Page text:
Canadians aren't the only people concerned with weather, eh? A new study from McGill and Concordia universities observed pedestrians in nine cities around the world and found people are less likely to walk when temperatures dip below zero, when there's too much rain or too much snow.

Stepped-up vaccine series for hepatitis B is effective during pregnancy
UT Southwestern Medical Center maternal-fetal specialists have confirmed a potential new protocol to protect pregnant women who are at risk for hepatitis B, a health problem that affects 2 billion people worldwide.

Updated press program for SKA 2011 meetings July 3-8, 2011, Banff, Canada
Journalists are invited to explore the scientific and technical potential of the world's largest radio telescope, the Square Kilometre Array at a week-long series of meetings and exhibition.

Innovative UBC-BC Cancer Agency system reduces waitlisting for chemotherapy patients
The stress of scheduling chemotherapy treatments has been substantially reduced by a new technology created and implemented by a team of researchers from the Sauder School of Business at the University of British Columbia and the BC Cancer Agency.

Fidgeting your way to fitness
Walking to the photocopier and fidgeting at your desk are contributing more to your cardiorespiratory fitness than you might think.

International team explores the stigma surrounding abortion
A national health journal publishes a paper by a team of researchers that is launching a new direction for research into the social stigma surrounding abortion.

Does grilling kill E. coli O157:H7?
Top sirloin steaks have been getting a grilling in US Department of Agriculture food safety studies.

Innovative partnership advances novel drug candidate to combat sleeping sickness
The Drugs for Neglected Diseases initiative (DNDi), Anacor Pharmaceuticals and SCYNEXIS Inc. today announced the successful completion of pre-clinical studies for the first new oral drug candidate discovered specifically to combat human African trypanosomiasis, also known as sleeping sickness.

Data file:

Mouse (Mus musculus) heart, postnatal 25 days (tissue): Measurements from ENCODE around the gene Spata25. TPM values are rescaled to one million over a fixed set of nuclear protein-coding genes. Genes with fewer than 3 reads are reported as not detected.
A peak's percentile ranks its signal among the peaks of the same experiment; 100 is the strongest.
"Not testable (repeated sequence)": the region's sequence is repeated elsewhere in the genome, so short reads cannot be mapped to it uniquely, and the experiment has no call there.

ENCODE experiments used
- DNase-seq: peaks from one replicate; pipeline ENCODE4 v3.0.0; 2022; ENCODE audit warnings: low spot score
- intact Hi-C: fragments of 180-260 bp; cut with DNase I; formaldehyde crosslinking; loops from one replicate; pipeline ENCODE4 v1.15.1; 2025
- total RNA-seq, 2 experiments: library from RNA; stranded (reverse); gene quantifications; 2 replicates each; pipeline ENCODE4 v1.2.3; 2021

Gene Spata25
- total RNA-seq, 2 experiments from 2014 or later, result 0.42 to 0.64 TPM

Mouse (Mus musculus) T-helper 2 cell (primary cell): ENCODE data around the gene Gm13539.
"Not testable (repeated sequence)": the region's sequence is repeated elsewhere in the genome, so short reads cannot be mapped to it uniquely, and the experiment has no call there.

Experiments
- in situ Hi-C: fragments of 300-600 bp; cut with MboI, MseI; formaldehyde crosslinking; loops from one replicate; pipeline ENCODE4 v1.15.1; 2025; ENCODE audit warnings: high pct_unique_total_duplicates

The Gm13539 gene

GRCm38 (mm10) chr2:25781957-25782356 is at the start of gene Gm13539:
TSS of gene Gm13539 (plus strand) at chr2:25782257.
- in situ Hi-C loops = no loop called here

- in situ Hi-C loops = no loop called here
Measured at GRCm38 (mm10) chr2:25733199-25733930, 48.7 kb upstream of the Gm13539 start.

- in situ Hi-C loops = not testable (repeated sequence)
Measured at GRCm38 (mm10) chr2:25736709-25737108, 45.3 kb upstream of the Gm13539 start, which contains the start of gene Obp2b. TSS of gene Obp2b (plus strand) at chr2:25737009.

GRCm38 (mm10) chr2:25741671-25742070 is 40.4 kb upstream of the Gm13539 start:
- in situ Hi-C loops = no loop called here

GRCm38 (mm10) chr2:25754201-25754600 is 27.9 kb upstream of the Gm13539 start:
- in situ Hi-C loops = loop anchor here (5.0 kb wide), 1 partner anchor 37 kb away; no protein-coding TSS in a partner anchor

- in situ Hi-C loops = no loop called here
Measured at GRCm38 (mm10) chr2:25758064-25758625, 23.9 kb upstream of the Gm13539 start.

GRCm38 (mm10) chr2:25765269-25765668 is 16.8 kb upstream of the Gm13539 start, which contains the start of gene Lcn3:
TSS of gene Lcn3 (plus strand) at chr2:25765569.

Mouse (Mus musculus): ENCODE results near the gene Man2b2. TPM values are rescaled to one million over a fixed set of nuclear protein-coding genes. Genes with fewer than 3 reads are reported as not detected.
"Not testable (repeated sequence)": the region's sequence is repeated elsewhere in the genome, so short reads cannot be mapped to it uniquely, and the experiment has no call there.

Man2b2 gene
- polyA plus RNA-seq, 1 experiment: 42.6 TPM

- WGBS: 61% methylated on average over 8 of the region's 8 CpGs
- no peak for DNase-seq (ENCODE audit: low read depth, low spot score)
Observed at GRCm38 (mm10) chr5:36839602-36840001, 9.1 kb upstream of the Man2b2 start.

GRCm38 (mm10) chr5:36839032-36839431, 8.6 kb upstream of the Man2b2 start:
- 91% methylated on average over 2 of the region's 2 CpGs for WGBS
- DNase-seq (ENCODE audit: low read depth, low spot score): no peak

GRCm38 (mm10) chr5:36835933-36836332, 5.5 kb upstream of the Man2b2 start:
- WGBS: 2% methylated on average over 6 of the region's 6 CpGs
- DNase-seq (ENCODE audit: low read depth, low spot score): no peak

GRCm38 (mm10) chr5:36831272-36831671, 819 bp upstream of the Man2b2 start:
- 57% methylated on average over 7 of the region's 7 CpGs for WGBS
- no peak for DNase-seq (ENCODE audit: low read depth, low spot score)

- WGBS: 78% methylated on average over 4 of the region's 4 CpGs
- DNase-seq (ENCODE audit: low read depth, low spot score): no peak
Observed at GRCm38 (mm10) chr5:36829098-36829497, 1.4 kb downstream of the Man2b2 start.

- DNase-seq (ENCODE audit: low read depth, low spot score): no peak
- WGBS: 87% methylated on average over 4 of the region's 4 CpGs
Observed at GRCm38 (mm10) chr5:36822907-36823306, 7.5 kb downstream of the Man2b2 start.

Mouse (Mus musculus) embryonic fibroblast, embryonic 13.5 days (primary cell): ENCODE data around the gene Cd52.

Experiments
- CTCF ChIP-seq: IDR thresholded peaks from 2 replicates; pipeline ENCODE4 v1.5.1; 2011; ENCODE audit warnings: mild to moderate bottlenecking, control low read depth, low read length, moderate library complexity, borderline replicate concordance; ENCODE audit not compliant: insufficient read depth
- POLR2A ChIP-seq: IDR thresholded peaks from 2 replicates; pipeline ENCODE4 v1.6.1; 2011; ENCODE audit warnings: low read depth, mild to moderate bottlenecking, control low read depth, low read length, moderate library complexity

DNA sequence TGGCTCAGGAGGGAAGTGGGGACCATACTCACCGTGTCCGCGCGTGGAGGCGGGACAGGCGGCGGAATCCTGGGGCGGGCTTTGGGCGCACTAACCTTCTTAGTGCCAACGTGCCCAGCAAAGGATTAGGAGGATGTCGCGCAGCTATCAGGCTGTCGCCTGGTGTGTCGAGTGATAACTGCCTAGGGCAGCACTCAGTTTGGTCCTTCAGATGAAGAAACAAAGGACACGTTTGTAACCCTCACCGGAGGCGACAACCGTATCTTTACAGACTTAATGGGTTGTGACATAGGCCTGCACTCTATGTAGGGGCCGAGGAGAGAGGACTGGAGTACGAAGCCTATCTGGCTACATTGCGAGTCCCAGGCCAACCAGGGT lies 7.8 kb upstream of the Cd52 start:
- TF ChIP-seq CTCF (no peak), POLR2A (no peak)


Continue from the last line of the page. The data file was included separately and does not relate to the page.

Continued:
Neuroscientists find famous optical illusion surprisingly potent
Scientists have figured out the brain mechanism that makes an optical illusion first reported thousands of years ago by Aristotle work.

Pitt researchers tackle flood of space data with $1.6 million project
A team from Pitt's Departments of Computer Science and Physics and Astronomy receives NSF funds to harmonize the unorganized patchwork of astronomical data into a single, interactive, community-driven website.

Serum-free cultures help transplanted MSCs improve efficacy
Mesenchymal stem cells (MSCs) -- effective in the immunosuppression of T-cells, regeneration of blood vessels, assisting in skin wound healing, and suppressing chronic airway inflammation in some asthma cases -- are typically prepared for therapeutic applications by culturing them in fetal bovine serum.

Land use change influences continental water cycle
Land use changes such as irrigation, dams, and deforestation can alter evaporation patterns in a region, potentially affecting water resources in distant regions.

A lack of structure facilitates protein synthesis
Having an easily accessible starting point on messenger RNA increases protein formation, scientists from the Max Planck Institute of Molecular Plant Physiology in Potsdam have discovered.

Study shows long-term benefits of breast screening
Results from the longest running breast screening trial show that screening with mammography reduces the number of deaths from breast cancer. is a participant in the Amazon Services LLC Associates Program, an affiliate advertising program designed to provide a means for sites to earn advertising fees by advertising and linking to